Sergey Frank has been the face and boss of Russian shipowner Sovcomflot (SCF Group) for 15 years, as the company has grown in size and status to take its place on the international shipping scene.
But last month, it was announced there would be a changing of the guard, with company vice president, chief operating officer and chief technical officer Igor Tonkovidov stepping into Frank’s shoes as the new president and chief executive of Sovcomflot.
The move undoubtedly heralds a new era for the state-run outfit as it embarks on what is its third strategic plan covering the 2019 to 2025 period.
But Frank, 59, will still be deeply engaged with the company he clearly loves and has followed since its inception in 1988, although his focus from now on will be on long-term strategy in his new role as non-executive chairman.
“My first assignment in Far Eastern Shipping Co in 1989 was to write a note to Fesco’s chief executive, Captain Victor Miskov, about the company’s shareholding in Sovcomflot,” Frank said, adding that from the start he has seen all the moves and changes for the organisation.
In the years since Frank has been with Sovcomflot, the company’s revenue, fleet, crew and shore-based personnel have all tripled.
Creating new markets
When he took over, contracted future net revenues were less than $500m — a figure that today has multiplied to $8.4bn with big name customers such as Shell, Total, Novatek and Gazprom counted among the company’s growing list of customers.
“I am very happy that we virtually did not make any aggressive speculative investments at all,” Frank said. “We created new markets and new trades. Just over the last decade, we put 250m tonnes of crude oil and 20m tonnes of LNG and LPG onto the market from new industrial projects.”
The spirit of being first and pioneering new technology is clearly deeply ingrained in the company's culture.
“If we are the second, we are losers,” Frank said. “It is important. If you don’t have the spirit in the system to be the leader, it is very difficult to expect great outcomes.”
Frank revealed that Tonkovidov was selected from several candidates. But it was the need for technical expertise in today’s maritime world that swung the vote his way.
“We see less demand for financial engineering or 'smart corporate structurings', but we simply need fantastic technical solutions for our projects and clients which we now have in our strategy,” Frank said. “So this leadership is of paramount importance.”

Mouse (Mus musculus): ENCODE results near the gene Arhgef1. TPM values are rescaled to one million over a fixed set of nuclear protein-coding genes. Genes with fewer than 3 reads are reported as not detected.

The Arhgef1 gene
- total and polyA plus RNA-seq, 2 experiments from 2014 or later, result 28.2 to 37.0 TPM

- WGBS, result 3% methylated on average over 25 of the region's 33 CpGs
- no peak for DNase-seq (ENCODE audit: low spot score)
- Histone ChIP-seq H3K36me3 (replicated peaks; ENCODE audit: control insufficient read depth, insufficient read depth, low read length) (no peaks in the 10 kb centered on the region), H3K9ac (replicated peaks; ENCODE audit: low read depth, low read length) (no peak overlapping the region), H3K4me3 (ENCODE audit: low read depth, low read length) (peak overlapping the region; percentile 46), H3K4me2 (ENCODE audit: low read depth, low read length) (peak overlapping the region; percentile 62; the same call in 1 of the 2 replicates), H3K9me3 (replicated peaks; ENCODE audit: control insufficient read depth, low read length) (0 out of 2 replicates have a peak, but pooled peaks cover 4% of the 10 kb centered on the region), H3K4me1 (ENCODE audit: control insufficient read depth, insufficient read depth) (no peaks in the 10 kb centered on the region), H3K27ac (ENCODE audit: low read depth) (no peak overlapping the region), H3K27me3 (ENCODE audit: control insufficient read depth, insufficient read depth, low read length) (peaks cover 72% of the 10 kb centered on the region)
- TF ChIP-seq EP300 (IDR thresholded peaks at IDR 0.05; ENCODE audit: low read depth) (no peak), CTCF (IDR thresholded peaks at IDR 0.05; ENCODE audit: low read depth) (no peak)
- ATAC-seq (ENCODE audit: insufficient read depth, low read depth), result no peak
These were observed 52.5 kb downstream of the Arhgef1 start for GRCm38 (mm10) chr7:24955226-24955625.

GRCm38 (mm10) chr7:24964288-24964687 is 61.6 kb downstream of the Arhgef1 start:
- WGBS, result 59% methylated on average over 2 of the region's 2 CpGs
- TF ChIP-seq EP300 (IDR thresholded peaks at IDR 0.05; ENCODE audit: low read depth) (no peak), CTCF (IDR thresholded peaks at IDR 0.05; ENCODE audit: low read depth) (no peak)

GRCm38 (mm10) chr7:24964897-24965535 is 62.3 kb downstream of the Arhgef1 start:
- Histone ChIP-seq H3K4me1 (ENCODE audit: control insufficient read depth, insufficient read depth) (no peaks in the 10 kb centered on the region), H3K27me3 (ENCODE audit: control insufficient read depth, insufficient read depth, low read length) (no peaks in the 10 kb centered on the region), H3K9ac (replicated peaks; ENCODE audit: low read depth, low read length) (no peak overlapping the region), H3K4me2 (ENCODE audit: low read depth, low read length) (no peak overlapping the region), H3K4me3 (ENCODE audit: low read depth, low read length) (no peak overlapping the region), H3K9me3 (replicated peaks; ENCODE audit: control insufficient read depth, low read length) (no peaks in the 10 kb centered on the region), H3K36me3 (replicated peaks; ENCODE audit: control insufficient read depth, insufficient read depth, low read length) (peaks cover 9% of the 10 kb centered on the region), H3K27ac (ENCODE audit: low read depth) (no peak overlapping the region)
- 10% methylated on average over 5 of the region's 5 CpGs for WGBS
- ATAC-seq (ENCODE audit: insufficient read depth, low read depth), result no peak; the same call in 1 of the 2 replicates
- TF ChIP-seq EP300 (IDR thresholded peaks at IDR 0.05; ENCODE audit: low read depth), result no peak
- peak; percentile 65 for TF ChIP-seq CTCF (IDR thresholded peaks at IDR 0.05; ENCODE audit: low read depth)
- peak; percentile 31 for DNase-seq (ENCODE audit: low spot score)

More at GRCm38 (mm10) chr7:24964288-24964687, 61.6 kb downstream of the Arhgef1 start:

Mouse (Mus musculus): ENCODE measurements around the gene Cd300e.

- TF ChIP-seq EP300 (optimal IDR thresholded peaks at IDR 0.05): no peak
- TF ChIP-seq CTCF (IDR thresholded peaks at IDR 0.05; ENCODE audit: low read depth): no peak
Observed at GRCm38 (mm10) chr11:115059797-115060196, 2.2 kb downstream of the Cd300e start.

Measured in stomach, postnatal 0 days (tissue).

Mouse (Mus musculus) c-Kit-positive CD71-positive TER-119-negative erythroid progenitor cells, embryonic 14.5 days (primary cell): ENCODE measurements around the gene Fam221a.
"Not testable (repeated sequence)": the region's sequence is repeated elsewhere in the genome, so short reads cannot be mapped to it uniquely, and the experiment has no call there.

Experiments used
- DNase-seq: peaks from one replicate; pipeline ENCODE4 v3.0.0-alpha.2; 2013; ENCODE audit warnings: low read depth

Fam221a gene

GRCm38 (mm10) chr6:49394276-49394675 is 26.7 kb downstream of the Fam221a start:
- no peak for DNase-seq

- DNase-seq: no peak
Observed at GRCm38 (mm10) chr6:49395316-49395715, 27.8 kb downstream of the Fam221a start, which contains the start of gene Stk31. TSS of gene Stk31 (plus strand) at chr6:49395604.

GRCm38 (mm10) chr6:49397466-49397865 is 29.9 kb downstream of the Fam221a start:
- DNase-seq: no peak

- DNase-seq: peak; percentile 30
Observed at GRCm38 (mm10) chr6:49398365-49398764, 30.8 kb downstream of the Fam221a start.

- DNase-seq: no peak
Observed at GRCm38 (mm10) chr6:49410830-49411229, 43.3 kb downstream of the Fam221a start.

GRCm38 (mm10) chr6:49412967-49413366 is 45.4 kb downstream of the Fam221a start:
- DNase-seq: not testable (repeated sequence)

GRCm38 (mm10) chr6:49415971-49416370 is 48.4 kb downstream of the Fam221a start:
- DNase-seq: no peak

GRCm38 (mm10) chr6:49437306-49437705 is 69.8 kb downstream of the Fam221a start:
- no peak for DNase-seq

Frank said Tonkovidov was instrumental in developing Sovcomflot’s SCF — Safety Comes First — philosophy, culture and principles of work. The chairman added that the company’s LNG-fuelled aframaxes were, on the technical side, Tonkovidov's “creature”.
“For me, our Safety Comes First philosophy and commitment to environmental protection [remain] our pillars for the future,” Frank said. “He is the best man to deliver this.”
But Frank’s guiding hand on Sovcomflot may still be felt.
“I will continue to be a little bit of a headache for the new CEO and the management team for some time,” he said, adding that he will remain slightly more actively engaged than the average chairman.
Frank said there is no mystery in the management switch, with the succession being in line with what Sovcomflot must do as part of its corporate governance and succession planning.
However, he was a little more mysterious about any new role he might have outside the company, saying he is not ready to talk about it.
Frank is currently heading up a think tank of companies and organisations focused on the Northern Sea Route and this region has been a focus for him over the years.
He acknowledged there has been speculation about him taking on a lead role in one of the new joint ventures that he has formed with Novatek on Arctic shipping — Maritime Arctic Transport.
“I don’t have a plan to take any executive roles so far," he said. "I probably can do some helpful things for any Sovcomflot initiatives individually or with some SCF partners but on the strategic consultancy side.”
"It [Sovcomflot] is a fantastic company. It is a great privilege to work for it.”